How My Dog Teaches Me To Be A Better Person
I got my golden retriever for my birthday 3 years ago. When I first met him, I could hold his small, fluffy body up and walk around my college campus with him. Now he’s about 90 pounds and uses his weight against me when I try to pick him up.
In quarantine, I interact with him as much as my other family members. On the surface, he’s the family dog who’s everyone’s best friend. But looking at his behavior as a series of patterns, we can easily see how my dog can teach everyone to be a better person.
He gives (affection and love) without expecting anything back.
In every networking article or book I’ve read, the author always asks the reader “What can YOU offer?”. Which is good — if it was asking how you can make the world around you better. But the implication is that you’ll get something in return. And not just that- but to expect something in return. You offer someone something they want and you get what they can offer in return. It’s nothing short of a transaction.
My dog always showers me with affection and tail wags. It’s his way of showing me that he’s happy to see me. He doesn’t expect belly rubs in response, but I give it to him anyway.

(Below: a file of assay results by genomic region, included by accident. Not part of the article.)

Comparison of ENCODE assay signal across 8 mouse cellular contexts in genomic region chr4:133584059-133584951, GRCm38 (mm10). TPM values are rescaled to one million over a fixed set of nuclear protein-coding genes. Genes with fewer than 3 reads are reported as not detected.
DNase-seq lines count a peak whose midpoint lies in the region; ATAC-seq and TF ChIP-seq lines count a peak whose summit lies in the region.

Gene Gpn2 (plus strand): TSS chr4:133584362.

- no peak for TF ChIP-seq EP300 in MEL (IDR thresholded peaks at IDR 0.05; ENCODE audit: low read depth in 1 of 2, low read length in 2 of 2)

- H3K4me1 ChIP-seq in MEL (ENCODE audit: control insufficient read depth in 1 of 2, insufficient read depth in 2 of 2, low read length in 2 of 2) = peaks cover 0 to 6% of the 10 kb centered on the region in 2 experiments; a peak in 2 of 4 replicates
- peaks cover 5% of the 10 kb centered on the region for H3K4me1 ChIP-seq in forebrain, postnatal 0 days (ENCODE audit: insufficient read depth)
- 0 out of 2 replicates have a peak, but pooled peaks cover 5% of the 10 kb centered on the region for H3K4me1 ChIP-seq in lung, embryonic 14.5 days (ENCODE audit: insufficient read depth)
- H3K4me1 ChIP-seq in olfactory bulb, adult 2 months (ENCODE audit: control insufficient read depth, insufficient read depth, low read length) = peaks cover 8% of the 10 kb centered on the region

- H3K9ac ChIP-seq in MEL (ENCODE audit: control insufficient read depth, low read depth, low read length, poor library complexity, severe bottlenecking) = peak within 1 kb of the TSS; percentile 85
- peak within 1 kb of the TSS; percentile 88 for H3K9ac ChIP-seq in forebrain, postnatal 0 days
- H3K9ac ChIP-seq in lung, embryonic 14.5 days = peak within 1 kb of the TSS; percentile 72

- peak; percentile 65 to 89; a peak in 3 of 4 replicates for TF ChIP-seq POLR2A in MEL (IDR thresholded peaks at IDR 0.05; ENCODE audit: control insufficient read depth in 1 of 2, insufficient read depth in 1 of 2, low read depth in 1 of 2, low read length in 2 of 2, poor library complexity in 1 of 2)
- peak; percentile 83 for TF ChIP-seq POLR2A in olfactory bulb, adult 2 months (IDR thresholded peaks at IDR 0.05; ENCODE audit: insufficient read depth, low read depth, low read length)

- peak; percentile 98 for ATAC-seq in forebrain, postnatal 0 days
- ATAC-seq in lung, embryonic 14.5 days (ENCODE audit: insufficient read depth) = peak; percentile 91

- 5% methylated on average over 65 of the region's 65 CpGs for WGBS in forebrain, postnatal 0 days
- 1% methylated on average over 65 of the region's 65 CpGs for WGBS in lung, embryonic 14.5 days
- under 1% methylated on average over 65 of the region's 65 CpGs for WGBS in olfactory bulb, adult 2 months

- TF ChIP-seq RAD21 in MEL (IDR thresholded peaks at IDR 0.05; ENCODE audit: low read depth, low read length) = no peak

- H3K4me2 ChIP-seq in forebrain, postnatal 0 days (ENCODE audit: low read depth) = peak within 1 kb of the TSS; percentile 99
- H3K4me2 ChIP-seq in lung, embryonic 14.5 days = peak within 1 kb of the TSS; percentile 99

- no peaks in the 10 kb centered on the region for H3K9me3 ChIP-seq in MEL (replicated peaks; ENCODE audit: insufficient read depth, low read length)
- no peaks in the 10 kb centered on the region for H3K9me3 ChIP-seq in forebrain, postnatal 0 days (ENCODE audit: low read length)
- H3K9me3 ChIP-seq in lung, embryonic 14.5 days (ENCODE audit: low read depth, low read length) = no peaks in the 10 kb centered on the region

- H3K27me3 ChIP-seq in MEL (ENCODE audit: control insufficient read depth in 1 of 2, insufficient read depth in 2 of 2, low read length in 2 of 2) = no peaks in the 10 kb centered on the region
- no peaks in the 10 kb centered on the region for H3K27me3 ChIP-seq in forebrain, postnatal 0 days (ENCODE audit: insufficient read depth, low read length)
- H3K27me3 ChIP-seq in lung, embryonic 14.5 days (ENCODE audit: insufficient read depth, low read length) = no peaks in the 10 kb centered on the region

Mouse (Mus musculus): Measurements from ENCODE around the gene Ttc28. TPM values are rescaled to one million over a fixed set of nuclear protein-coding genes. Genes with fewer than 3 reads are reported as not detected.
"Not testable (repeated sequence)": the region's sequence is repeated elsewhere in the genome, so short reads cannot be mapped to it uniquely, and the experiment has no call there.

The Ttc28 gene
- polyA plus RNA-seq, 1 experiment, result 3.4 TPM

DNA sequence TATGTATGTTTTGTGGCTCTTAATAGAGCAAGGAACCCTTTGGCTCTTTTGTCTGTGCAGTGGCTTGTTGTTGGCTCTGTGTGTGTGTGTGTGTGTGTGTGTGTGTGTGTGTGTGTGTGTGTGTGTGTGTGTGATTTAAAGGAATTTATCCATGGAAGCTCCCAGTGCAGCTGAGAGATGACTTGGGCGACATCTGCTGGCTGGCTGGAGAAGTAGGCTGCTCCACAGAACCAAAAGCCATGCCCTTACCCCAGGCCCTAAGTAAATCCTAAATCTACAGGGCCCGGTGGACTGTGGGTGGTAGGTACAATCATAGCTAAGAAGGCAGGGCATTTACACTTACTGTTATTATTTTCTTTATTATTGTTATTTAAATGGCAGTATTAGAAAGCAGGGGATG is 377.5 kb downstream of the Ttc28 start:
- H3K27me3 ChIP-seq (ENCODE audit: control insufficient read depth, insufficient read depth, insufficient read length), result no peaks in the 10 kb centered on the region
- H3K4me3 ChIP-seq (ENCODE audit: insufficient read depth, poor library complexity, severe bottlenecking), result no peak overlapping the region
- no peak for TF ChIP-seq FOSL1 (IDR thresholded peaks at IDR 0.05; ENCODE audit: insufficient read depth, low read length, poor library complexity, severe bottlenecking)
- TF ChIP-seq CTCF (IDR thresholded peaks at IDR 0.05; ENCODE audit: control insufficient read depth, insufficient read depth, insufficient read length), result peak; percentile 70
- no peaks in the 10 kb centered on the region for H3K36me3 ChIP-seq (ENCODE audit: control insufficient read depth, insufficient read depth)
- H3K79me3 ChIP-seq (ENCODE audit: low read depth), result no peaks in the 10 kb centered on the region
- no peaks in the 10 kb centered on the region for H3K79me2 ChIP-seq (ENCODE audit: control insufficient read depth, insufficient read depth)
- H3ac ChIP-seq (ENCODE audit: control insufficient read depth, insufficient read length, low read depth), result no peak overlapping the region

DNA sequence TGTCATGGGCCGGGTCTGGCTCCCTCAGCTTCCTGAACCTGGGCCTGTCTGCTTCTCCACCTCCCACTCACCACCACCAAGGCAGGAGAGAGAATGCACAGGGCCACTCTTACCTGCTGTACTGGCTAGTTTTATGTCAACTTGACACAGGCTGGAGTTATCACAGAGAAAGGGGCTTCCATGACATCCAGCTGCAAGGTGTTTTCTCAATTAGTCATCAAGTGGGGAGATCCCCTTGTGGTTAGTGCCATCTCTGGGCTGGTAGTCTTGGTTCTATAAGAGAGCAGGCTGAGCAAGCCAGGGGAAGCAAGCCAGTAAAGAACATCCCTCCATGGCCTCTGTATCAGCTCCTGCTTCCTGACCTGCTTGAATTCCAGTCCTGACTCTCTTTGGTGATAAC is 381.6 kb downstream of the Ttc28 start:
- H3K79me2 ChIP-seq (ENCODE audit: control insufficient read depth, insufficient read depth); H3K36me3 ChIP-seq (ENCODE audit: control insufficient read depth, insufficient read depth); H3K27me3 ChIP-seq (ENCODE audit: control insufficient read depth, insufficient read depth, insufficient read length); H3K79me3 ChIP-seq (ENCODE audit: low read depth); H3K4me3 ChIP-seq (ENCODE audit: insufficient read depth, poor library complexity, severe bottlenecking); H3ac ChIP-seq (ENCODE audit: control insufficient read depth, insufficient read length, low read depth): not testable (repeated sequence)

Give, without expecting something in return. This is often when good things come when you least expect it.
Leave, if you don’t want it.
My dog never sticks around after you give him a snack. Unless he likes you and wants to sleep/rest where you are. I was disappointed when he would take his snack and skip off to wherever he wanted to have his snack but I’ve grown to live with it. I have to remind myself that my golden retriever is a living being and he has his own likes/dislikes too, even though I’d prefer he spent more time where I was.
He doesn’t stick around a place he doesn’t want to be to see if he might grow to like it. He just walks out. And I understand. He’s an autonomous being with his own thoughts and wants.
If you don’t like a situation, place, or activity — just leave. Don’t think too much about it. You’ll be more comfortable and happy that way. Others around you will understand, or learn to.
My dog smiles all the time, even at times that don’t warrant it. But that’s the problem — smiling is just an action. It doesn’t need to have a second thought attached to it to justify why you should or shouldn’t do it. Just do it. Smiling doesn’t just put others around you into an easier mood, but the vibe that you create will come back and give you less room to stress about what you’re doing wrong or right. You can just enjoy it as you are.
My dog is my best friend. He makes me feel supported and loved. He also teaches me more about who I want to be more than humans often do.